I came to the Right because my father was a Mustang officer in World War Two. His generation slew the dragons of Nazi Germany, Fascist Italy and Imperial Japan. From listening to him and his veteran contemporaries, I learned that my generation would have a more difficult dragon to slay. The Right appeared to me to offer a stiffer resistance, and in more depth, to the Soviet Union and the Pepoles’ Republic of China. Reading about atrocities committed by Marxist-Leninist governments against their own people (When I was younger, I did not know from ethnic conflict.) confirmed me in my allegiance to the Right. After the Soviet Union fell, I continued voting basically Republican because just too many Democrats and denizens of points left, hate the common people’s R I G H T to arms. (It is significant here to note that, when I was four years old, sixty-three years ago, Dad shot a burglar in our living room in the dark of a November morning. And, to forefend the reflexive cries of “Racism!” from soft-hearts on the Left, that Burglar was as white as I am.) I did not realize, until a relatively short time ago, that the Republicans seem to consider gun-rights people a dependent constituency whose interests can be traduced with impunity. But, still, the biggest of all reasons why I consider myself a man of the Right, is that simply I do not hate this country.

    There is a fundamental difference in the quality of anger between kicking someone in the arse to punctuate an injunction to “Straighten up and fly right…” vs. feeding someone alive into a furnace. The latter is only and nothing other than atrocity, where the former is sometimes nothing less than grandmotherly kindness. If the Right is the occasional swift-kick course correction, too many movements of the Left are born in the blood shed in atrocity: Except for gas chambers, which had not yet been invented, both the French Revolution of 1789 and the Russian October 1917 revolution recapitulated every atrocity directly committed or sponsored by National Socialist Germany.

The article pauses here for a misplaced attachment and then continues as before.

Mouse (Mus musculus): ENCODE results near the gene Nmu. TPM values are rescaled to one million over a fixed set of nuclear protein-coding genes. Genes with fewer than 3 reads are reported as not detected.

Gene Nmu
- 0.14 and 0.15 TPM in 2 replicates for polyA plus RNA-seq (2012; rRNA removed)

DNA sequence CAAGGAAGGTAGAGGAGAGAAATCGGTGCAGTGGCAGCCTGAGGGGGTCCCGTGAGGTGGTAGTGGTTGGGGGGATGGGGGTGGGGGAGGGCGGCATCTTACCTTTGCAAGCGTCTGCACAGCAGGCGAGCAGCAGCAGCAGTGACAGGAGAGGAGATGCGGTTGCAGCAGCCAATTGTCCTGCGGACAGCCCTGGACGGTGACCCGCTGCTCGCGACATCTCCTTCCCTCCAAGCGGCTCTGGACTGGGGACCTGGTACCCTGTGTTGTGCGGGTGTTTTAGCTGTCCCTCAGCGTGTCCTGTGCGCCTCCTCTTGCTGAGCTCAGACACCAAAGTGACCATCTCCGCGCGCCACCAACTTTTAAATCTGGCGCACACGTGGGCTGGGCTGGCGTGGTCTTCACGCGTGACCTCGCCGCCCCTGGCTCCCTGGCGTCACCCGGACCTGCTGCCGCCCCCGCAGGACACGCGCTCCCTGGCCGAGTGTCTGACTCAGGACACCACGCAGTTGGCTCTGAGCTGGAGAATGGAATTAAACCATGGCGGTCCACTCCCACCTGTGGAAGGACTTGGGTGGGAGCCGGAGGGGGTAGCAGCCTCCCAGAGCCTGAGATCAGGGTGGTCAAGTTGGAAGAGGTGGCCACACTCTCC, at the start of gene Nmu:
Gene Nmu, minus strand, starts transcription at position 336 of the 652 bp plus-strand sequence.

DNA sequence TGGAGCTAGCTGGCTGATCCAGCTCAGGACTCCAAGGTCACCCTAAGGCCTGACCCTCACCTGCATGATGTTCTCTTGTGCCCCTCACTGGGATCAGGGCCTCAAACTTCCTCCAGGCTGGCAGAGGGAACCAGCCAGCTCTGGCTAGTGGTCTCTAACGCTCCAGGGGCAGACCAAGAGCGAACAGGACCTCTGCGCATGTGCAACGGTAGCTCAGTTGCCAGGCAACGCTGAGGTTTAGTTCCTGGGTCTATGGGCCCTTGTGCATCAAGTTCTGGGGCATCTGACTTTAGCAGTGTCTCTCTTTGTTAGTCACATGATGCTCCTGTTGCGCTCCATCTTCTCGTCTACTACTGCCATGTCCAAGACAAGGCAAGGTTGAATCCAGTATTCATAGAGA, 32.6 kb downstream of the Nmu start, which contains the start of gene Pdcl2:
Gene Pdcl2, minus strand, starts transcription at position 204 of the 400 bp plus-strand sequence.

Too, the Right seems to me to have a clearer and broader historical perspective. Social revolution has happened before, as has ethnic conflict, as has ethnic invasion and succession.

    But today’s Republicans? Short-range, tunnel-vision monomaniacal economo-maniacs who seem to be about principally helping businessmen become richer. Sorry, folks, but, bad as the Republicans seem to have become, I consider it against every interest I hold to vote for a candidate of the national Democratic Party as presently constituted.

    • Andrew

      Nice rationalizations!

    • http://voxmagi-necessarywords.blogspot.com/ VoxMagi

      Another son of a nails tough pilot here…I’ll share with you how I defended the American left when speaking to my dad.

      America is a grand old house…with two families in it. One is old, hidebound with tradition, refuses to see change happening or make changes themselves, is tight fisted with the cash for upkeep of the house, hides food and occasionally shoots at the neighbors…sometimes without warning or explanation. The plumbing can quit, the roof can leak and cold air can blast through the windows…but when you mention these things all you get is “LOVE IT OR LEAVE IT!”

      The other family sees changes and problems and wants to fix them, is generous to others to the point of being hungry and broke half the time, and welcomes change and new company and is always apologizing for the way the other family acts…but they can’t balance a checkbook to save their lives, can’t shoot straight if they tried, can’t fix anything without spending five times as much money as was needed (and usually get it wrong anyway)…but they love the house and want to keep fixing it up because it is precious to them.

      The point is…there’s plenty of idiocy on both sides…but they both love the house and want it to be there for future generations…the way they express that love is different…and we can argue over who is right and wrong…but the love is present just the same.

      • Ran

        Well said, I think that can be extended beyond America, to the planet. More than two families, but the general idea that we all love what we have (or what we aspire to have) and will protect it with everything, just in different ways.